Hyundai achieves critical acclaim with the European-devised i30 hatch (above); wins numerous Aussie awards
Hyundai Australia hits 87,008 units, capturing 8.6 percent of the total local market
Korea exports 3 million units, worth US$49billion K
But it was the heady, turbulent ’80s before Australians were urged via an ad campaign to “say hi to Hyundai”. The brand’s local presence had its beginnings in Western Australia, thanks to Perth motor body builder, Danny Fisher, who saw potential in affordable, well-marketed Korean cars for Aussies. Fisher convinced business tycoon Alan Bond to bankroll the venture. Bond agreed only if hugely successful WA usedcar whizz John Hughes was on board. Enter the 1986 Excel. (John Hughes Hyundai in WA would go on to be the world’s biggestselling Hyundai dealer for seven consecutive years between 1992 and 1999, outselling every Hyundai dealer in the USA, Canada, UK, Europe, Asia, and South America.)
By 1995, the third-gen X3 Excel had become Australia’s favourite light car, wooing customers with its then-revolutionary ‘drive-away’ pricing and generous warranty, rather than any dynamic genius.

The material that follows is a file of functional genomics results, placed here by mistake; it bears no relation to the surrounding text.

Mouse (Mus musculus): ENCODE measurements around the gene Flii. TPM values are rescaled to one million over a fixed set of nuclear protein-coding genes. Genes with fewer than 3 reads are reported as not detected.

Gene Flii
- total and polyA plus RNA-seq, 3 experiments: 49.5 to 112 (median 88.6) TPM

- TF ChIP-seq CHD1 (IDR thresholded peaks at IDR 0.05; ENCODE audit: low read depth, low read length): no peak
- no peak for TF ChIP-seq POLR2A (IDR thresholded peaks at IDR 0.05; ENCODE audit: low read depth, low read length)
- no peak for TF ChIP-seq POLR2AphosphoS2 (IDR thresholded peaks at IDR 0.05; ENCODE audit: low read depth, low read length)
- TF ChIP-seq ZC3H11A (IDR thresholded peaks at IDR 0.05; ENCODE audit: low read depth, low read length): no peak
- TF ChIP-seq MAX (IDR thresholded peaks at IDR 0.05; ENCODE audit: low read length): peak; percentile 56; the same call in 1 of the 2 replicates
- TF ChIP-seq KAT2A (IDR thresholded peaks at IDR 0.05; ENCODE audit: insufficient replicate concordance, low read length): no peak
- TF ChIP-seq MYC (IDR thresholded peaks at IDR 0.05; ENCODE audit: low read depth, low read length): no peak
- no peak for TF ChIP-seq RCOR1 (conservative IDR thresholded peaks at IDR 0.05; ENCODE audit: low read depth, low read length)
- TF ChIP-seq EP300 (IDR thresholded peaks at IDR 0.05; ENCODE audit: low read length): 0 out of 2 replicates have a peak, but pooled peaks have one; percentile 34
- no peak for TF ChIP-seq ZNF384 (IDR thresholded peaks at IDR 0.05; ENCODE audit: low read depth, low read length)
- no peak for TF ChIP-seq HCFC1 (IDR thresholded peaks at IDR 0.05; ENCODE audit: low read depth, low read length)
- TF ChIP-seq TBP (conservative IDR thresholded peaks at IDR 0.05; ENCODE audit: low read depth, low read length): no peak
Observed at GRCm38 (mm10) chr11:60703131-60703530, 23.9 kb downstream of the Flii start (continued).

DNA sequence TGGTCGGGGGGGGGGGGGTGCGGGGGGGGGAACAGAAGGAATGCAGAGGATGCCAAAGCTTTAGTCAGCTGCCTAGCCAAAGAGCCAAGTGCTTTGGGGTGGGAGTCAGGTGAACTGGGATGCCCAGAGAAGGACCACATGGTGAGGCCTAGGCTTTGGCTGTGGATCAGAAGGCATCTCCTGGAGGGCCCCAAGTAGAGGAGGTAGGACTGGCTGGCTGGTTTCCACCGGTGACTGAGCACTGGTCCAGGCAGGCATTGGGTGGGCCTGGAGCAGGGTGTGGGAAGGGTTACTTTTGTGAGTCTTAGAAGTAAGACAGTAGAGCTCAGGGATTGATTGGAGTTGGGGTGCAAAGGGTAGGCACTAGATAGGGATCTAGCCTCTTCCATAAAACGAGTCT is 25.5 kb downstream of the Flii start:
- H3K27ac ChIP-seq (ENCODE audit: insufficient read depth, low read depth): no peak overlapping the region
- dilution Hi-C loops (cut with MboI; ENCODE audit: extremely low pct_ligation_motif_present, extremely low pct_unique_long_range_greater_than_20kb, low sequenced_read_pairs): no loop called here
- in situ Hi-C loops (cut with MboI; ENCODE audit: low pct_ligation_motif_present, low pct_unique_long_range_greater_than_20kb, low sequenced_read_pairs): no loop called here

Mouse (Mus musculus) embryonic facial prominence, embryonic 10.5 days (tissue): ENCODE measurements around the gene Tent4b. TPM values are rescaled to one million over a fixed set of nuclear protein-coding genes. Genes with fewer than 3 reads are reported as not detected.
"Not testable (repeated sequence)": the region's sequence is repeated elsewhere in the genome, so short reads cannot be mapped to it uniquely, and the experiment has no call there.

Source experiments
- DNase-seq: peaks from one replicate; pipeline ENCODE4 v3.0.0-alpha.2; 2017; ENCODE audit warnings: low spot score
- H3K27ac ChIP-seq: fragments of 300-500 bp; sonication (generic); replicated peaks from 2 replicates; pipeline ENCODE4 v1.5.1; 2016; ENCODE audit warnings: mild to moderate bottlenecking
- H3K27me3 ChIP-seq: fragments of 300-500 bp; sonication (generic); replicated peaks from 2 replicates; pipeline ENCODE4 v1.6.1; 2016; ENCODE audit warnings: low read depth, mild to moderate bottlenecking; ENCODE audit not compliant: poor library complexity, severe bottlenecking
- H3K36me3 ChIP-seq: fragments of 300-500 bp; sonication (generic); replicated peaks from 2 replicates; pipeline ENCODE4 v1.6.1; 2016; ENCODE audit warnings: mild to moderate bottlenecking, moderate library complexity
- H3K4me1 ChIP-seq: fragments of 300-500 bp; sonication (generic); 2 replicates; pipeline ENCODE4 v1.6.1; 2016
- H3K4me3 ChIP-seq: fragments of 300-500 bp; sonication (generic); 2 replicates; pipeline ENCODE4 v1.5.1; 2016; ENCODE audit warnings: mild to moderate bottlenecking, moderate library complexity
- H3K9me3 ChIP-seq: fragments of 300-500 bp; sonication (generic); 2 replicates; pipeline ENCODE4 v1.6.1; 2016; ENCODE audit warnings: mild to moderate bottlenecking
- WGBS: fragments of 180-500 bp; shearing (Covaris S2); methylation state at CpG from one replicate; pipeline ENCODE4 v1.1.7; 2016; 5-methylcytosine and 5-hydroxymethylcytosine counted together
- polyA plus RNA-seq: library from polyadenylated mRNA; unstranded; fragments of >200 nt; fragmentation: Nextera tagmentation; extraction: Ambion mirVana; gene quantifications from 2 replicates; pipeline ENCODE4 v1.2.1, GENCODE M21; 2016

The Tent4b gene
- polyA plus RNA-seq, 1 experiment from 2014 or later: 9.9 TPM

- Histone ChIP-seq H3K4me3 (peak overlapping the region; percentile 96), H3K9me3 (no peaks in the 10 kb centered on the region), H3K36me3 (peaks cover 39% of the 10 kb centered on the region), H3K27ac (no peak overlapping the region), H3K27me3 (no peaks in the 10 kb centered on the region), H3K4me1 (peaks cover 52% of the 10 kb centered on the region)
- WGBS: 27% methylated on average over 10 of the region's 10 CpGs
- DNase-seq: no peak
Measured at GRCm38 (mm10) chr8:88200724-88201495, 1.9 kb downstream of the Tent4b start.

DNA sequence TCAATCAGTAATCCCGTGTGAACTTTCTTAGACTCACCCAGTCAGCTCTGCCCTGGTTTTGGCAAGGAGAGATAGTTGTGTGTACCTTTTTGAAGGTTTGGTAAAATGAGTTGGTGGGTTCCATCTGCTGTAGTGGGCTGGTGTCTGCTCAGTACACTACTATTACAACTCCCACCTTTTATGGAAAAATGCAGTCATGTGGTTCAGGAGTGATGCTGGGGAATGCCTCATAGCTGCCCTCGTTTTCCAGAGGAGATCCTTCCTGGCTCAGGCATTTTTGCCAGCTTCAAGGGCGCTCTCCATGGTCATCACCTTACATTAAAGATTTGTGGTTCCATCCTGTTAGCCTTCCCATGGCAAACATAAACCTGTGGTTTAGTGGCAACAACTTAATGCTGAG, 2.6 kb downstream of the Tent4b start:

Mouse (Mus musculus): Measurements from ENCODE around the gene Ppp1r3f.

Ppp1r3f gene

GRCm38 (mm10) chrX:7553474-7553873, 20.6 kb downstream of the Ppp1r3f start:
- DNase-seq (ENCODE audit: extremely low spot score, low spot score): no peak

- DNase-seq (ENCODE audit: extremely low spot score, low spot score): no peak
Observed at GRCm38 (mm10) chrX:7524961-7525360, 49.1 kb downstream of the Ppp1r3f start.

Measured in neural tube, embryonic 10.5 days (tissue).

It wasn’t until 2003 that Australia saw the arrival of a full factory operation, which would see initial annual sales of around 34,000 accelerate to 87,000 by 2011, and pass 100,000 in 2014.
It hasn’t been one big upswing, of course. Kia was on solid ground in the late ’70s assembling, among other things, the 604 for Peugeot and Fiat’s 132 sedan. But by 1981 the Korean Government had introduced ‘rationalisation measures’ which assigned specific vehicle types to individual companies. The outcome of this, followed much later by the Asian economic crisis, would see Kia on its knees in bankruptcy by 1998.
In came Hyundai to the rescue, taking a majority stake.
Surely Kia’s most significant directional shift, though, came with the recruiting of Peter Schreyer as design chief in 2006.
This was the point when Kia made design one of the real cornerstones of its brand, and set the course it’s now on, with the likes of Optima and of course, 2017’s Stinger.
But it hasn’t just been about the product. Skilful marketing has also played a key part. In the USA, for example, Hyundai’s highconcept incentives – like buying back your car if you lost your job – drew buyers in without costing a fortune. Kia’s marketing in the US has been both perplexing and, to many, annoying (YouTube the brilliant rapping hamsters TV ad for the Soul), but it’s done a great job at getting Kia noticed.